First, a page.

Growing up I took a natural interest in computers and technology, and I was always tinkering and trying to teach myself the basics of computer science. I was enamored by new discoveries and motivated to learn more when I realized I had a natural talent for the subject and could master things my friends could not quite grasp. I attended a small private high school, and while there were plenty of programs and extracurricular activities, one of the things I noticed was the lack of STEM (Science, Technology, Engineering and Mathematics) support. STEM skills are becoming increasingly important to businesses all over the globe so it is vital that schools and after-school programs equip today’s younger generation with these skills. Mentors are the key to filling this education gap in schools for those students like me who didn’t have direct access to STEM programs.
I was introduced to my current mentor, Keith Morris, when he volunteered to improve the network and Wi-Fi at my high school. He was the father of two students there and had a strong background in tech. As a result, I was able to grow and start achieving new goals, learning more about STEM. He saw my potential and started teaching me everything he knew – most kids don’t get that same chance.
According to the National Math and Science Initiative, 2014, of the 15 major study categories, engineering has the highest median earnings, yet fewer than 20 percent of students choose a STEM path. I wanted to change this statistic.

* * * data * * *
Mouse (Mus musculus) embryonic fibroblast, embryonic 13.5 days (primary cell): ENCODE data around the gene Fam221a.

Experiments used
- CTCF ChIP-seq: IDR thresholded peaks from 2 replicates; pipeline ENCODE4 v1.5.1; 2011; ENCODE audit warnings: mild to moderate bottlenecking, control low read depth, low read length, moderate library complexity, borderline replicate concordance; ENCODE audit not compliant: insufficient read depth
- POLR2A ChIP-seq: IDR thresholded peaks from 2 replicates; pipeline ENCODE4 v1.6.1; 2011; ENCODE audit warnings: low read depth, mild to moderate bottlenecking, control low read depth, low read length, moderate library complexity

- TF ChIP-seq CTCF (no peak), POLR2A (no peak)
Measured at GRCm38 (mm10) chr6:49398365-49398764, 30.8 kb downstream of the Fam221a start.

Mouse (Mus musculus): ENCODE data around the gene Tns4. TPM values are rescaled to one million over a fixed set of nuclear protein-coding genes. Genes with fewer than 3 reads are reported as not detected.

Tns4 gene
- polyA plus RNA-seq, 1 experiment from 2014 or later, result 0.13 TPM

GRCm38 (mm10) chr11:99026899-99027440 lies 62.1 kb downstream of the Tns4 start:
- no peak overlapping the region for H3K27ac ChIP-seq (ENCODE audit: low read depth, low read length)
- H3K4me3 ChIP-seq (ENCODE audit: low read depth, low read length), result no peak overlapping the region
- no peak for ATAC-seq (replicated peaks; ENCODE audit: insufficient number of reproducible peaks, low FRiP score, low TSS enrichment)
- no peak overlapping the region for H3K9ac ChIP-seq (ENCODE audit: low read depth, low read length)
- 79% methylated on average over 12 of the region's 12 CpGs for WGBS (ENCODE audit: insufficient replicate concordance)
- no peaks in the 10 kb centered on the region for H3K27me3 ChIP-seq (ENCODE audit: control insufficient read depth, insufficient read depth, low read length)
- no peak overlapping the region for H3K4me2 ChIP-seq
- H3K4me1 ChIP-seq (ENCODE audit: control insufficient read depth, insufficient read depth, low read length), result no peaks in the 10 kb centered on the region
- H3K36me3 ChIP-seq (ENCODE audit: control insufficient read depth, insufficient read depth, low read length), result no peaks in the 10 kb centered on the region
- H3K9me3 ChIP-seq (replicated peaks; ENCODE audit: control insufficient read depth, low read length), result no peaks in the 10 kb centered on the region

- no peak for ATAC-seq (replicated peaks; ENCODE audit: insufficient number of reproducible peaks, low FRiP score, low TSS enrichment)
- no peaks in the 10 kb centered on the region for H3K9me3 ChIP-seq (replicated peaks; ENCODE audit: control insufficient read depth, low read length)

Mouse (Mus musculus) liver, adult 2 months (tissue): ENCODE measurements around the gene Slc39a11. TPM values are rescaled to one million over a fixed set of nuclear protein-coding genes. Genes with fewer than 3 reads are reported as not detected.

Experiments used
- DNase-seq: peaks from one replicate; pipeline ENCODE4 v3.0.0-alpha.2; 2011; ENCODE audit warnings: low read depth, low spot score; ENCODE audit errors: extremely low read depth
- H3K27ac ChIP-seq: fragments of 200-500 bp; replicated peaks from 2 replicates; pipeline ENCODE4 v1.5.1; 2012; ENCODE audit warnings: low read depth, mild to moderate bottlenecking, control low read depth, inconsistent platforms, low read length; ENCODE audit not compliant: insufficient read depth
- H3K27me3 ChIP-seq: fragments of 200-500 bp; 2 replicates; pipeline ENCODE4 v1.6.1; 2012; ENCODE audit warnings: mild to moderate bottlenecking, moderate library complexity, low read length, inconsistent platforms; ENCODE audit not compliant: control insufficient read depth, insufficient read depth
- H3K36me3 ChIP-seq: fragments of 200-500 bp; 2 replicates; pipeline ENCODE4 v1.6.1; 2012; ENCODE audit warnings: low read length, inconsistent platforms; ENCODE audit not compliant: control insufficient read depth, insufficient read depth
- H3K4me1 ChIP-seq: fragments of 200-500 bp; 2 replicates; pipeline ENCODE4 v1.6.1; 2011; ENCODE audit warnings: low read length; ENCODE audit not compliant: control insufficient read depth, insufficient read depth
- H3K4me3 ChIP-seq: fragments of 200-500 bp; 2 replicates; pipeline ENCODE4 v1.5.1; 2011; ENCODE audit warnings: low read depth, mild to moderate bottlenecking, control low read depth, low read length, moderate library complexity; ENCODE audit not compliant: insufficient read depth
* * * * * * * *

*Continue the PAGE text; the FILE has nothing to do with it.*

In 2015 I learned about the opportunity to serve as a “Lab Mentor” at iCode. I knew what Keith had done for me and I enjoy teaching others, sharing my same passion for STEM, so I applied. The description seemed simple enough, but I didn’t realize how much satisfaction would come from investing in others and serving as a lab mentor.
When I first met one of my students, he demonstrated his interest and talent in computer science. I sought to help develop his knowledge and pique his curiosity with new ideas. One day he decided he wanted to learn how to “hack for good,” and attempted to hack into my computer. I gave him a smile and told him to go ahead and try. Though he wasn’t successful that day, I was able to encourage his desire to learn more about a career in STEM and we still joke about the experience. He’s now even more motivated to learn about computer science and start applying his skills to everyday situations. He has even introduced me to some technological advancements, and we brainstorm ways to use knowledge to change the world.
In 2015, Forbes named Dallas as one of America’s top five cities poised to be the next Silicon Valley tech hub. If Dallas hopes to stay at the forefront of the STEM talent pool, it’s going to require mentors who are willing to step up and start investing in our youth. With January as National Mentoring Month and National Engineer’s Week just around the corner, let’s put a spotlight on STEM mentorship and start passing the torch!